The Tamil National Alliance’s (TNA) main objection to the DDO plan was over the impact the DDO would have on members of the EPF and the ETF, said TNA Jaffna District MP M.A. Sumanthiran. “These are the voiceless working class of the country. I say they are voiceless because even with regard to their own savings, they have no say. They can’t make the decision,” the MP pointed out.

As such, it was absolutely false when the government said that these persons were voluntarily participating in the government’s DDO programme, Mr Sumanthiran said.

Pointing to the EPF Act clause which says that the fund’s custodian is the Monetary Board, Mr Sumanthiran asked whether members of the Monetary Board really were being responsible custodians and making this decision on behalf of 2.5 million working-class members of the EPF. He said the EPF Superintendent who came before the Committee on Public Finance the previous day had admitted that he did not know what the restructuring plan was. “They haven’t been given (the plan). He said he saw it on Facebook.”

National People’s Power (NPP) Gampaha District MP Vijitha Herath said the Government was treating the working class in a different manner to the way it treats companies. For example, distilleries companies have not paid Rs. 6.2 billion in outstanding taxes but the government has made no attempt to recover these taxes. Comparatively, estate workers who toil each day to make ends meet are forcibly roped into the DDO process, with them being told their EPF interest will only amount to 9 percent.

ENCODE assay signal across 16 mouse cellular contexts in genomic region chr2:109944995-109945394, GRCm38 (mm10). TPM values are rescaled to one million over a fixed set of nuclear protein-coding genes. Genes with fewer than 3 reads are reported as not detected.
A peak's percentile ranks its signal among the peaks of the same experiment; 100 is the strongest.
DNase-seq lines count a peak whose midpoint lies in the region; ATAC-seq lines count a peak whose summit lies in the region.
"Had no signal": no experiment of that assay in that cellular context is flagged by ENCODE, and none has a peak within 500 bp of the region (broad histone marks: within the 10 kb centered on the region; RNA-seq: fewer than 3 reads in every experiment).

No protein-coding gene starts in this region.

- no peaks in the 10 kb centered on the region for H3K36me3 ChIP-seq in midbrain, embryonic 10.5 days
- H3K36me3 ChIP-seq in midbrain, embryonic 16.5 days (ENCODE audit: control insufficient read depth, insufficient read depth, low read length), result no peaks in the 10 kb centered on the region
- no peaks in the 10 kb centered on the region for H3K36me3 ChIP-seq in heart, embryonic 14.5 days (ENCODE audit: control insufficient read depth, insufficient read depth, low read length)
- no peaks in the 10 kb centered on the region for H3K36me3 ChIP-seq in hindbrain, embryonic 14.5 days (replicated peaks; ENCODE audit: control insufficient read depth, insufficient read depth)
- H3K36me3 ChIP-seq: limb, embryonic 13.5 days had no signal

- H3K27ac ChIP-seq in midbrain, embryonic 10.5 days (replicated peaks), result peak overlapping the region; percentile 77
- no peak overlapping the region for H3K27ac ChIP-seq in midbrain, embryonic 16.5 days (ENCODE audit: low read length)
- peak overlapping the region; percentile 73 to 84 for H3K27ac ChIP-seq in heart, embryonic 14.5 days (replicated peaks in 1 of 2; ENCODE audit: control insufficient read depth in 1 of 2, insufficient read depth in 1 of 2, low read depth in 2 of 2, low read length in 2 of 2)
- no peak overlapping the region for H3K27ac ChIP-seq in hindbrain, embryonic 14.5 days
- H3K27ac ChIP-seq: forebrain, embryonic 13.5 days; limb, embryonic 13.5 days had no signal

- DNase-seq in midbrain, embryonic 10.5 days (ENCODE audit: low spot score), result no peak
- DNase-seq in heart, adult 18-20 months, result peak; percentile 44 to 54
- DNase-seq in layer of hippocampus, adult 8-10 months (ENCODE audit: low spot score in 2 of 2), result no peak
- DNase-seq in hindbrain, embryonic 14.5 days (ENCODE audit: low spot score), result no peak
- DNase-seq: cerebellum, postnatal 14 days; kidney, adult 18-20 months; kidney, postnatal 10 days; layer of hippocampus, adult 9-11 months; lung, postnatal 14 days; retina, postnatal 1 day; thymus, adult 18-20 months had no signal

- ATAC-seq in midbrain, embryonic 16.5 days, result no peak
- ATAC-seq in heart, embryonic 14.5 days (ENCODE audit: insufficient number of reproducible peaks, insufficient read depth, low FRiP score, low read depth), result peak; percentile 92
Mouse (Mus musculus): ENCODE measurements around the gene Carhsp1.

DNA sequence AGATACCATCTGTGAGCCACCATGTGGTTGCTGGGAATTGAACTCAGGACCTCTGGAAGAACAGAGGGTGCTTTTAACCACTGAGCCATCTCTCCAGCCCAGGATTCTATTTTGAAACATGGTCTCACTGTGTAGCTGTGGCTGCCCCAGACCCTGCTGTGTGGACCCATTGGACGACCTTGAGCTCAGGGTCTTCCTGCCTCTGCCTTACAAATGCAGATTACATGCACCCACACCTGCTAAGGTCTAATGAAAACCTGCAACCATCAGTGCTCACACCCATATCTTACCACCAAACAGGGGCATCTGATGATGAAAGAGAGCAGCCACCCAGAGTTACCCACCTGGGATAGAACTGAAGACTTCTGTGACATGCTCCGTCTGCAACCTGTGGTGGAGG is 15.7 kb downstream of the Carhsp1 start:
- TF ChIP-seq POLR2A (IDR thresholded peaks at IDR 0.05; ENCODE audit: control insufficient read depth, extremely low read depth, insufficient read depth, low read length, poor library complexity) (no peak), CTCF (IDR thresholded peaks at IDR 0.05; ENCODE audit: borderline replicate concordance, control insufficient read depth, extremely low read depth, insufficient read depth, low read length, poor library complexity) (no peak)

Mr Herath also questioned how anyone could even guarantee that EPF holders would receive even the 9 percent interest on their payments. Experience had shown that though governments forecast their expected revenue in each Budget, they had not achieved anything beyond 70 percent or 75 percent of these targets. There was also no legal obligation to provide an interest of 9 percent, despite the Government’s insistence that it would be met, he said.

The DDO process must adhere to the principles of economic justice, said SJB Colombo District MP Patali Champika Ranawaka. The government’s plan does not envisage touching treasury bills and bonds held by the private sector, including banks. They will continue to be paid massive interest amounting to 30 or 35 percent. Therefore, the restructuring process has not adhered to the principles of economic justice, he insisted.

Most opposition MPs proclaimed on mainstream and social media over the past two weeks that the country’s banking sector would collapse after June 30, said Power and Energy Minister Kanchana Wijesekara. “They said the country’s economy in turn would crash on June 30.”

He said the opposition tried to stir up the same demons earlier when the Government introduced the electricity tariff revision, claiming that the entire country could plunge into darkness in July. “We are in July now and nothing of the sort has happened,” he said.

Resolution on debt sustainability
Parliament yesterday took up the resolution on Domestic Debt Optimisation (DDO) presented by the government. The resolution is as follows: 

The Prime Minister and Minister of Public Administration, Home Affairs, Provincial Councils and Local Government — Resolution for the implementation of the Domestic Debt Optimisation to restore sovereign debt sustainability,— That this Parliament resolves that as per the decision of the Cabinet of Ministers of 28th June 2023, that the domestic public debt of the Democratic Socialist Republic of Sri Lanka (Republic) be optimised to ensure public debt sustainability of the Republic, and thereby to secure a speedy transition to economic recovery followed by sustainable economic growth, to grant all requisite approvals to implement this arrangement of domestic public debt optimisation to the Minister of Finance, Economic Stabilisation and National Policies.